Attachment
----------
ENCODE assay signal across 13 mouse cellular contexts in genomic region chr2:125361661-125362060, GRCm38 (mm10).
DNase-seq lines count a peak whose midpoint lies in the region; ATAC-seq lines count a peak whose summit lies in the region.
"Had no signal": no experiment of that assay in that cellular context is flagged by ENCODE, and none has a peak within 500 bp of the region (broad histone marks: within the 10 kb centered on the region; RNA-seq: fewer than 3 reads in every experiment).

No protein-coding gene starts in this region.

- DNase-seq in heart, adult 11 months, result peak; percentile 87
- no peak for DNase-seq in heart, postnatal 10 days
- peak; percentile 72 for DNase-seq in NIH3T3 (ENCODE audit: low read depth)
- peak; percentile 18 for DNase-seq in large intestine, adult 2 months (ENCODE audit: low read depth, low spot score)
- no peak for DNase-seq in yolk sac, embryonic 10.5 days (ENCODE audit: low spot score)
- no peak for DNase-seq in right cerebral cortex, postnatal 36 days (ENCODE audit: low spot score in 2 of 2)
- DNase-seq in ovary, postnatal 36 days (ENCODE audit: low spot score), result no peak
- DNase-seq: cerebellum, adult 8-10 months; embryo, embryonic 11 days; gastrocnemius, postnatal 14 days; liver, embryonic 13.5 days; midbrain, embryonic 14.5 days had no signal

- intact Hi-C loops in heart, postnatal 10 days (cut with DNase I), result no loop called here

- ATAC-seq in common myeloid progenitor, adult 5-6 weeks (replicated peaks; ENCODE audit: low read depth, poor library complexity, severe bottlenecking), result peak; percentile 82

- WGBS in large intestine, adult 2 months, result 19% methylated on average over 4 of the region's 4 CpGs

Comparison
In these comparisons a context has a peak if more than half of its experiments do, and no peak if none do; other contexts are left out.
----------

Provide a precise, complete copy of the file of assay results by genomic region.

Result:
ENCODE assay signal across 13 mouse cellular contexts in genomic region chr2:125361661-125362060, GRCm38 (mm10).
DNase-seq lines count a peak whose midpoint lies in the region; ATAC-seq lines count a peak whose summit lies in the region.
"Had no signal": no experiment of that assay in that cellular context is flagged by ENCODE, and none has a peak within 500 bp of the region (broad histone marks: within the 10 kb centered on the region; RNA-seq: fewer than 3 reads in every experiment).

No protein-coding gene starts in this region.

- DNase-seq in heart, adult 11 months, result peak; percentile 87
- no peak for DNase-seq in heart, postnatal 10 days
- peak; percentile 72 for DNase-seq in NIH3T3 (ENCODE audit: low read depth)
- peak; percentile 18 for DNase-seq in large intestine, adult 2 months (ENCODE audit: low read depth, low spot score)
- no peak for DNase-seq in yolk sac, embryonic 10.5 days (ENCODE audit: low spot score)
- no peak for DNase-seq in right cerebral cortex, postnatal 36 days (ENCODE audit: low spot score in 2 of 2)
- DNase-seq in ovary, postnatal 36 days (ENCODE audit: low spot score), result no peak
- DNase-seq: cerebellum, adult 8-10 months; embryo, embryonic 11 days; gastrocnemius, postnatal 14 days; liver, embryonic 13.5 days; midbrain, embryonic 14.5 days had no signal

- intact Hi-C loops in heart, postnatal 10 days (cut with DNase I), result no loop called here

- ATAC-seq in common myeloid progenitor, adult 5-6 weeks (replicated peaks; ENCODE audit: low read depth, poor library complexity, severe bottlenecking), result peak; percentile 82

- WGBS in large intestine, adult 2 months, result 19% methylated on average over 4 of the region's 4 CpGs

Comparison
In these comparisons a context has a peak if more than half of its experiments do, and no peak if none do; other contexts are left out.